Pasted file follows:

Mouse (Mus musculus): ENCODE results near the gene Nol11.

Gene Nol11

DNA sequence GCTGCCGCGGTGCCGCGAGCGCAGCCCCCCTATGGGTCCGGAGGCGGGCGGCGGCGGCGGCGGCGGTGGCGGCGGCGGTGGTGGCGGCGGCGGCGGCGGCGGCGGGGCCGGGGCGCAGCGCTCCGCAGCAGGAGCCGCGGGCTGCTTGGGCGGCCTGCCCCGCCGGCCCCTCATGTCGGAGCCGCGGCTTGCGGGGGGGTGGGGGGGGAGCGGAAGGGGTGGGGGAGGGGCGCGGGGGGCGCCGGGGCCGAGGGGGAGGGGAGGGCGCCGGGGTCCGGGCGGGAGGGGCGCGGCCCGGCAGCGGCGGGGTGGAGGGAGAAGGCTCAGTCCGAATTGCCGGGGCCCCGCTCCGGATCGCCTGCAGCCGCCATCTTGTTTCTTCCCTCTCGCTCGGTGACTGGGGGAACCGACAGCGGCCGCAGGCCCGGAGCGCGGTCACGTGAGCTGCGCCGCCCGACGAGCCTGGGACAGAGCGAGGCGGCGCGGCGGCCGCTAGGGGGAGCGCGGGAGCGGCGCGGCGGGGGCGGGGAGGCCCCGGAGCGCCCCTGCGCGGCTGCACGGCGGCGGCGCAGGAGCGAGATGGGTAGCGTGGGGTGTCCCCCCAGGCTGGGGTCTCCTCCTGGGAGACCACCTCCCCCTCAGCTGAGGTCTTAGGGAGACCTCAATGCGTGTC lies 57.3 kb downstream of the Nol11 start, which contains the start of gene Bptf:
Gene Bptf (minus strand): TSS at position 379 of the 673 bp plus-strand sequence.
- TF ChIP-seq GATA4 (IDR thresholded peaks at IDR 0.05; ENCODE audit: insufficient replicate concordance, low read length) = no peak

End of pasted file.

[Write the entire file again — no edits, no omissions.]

Mouse (Mus musculus): ENCODE results near the gene Nol11.

Gene Nol11

DNA sequence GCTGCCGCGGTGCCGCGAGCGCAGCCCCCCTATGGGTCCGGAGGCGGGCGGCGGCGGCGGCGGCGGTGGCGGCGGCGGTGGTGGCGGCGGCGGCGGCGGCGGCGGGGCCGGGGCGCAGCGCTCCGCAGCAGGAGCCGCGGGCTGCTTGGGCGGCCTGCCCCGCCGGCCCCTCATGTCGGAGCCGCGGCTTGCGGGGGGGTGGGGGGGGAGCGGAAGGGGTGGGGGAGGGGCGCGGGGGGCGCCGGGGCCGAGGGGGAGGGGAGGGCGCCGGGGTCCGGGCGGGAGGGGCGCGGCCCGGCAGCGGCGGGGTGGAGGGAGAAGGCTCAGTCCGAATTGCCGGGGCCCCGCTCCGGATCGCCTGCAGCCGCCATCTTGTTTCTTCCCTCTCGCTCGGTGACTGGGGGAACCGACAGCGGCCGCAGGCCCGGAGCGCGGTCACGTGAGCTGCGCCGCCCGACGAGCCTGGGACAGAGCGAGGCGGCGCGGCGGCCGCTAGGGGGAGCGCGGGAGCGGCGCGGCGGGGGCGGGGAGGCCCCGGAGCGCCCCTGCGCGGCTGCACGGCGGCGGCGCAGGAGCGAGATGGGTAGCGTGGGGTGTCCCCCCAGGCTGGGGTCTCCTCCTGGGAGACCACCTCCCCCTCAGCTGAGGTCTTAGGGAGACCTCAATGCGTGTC lies 57.3 kb downstream of the Nol11 start, which contains the start of gene Bptf:
Gene Bptf (minus strand): TSS at position 379 of the 673 bp plus-strand sequence.
- TF ChIP-seq GATA4 (IDR thresholded peaks at IDR 0.05; ENCODE audit: insufficient replicate concordance, low read length) = no peak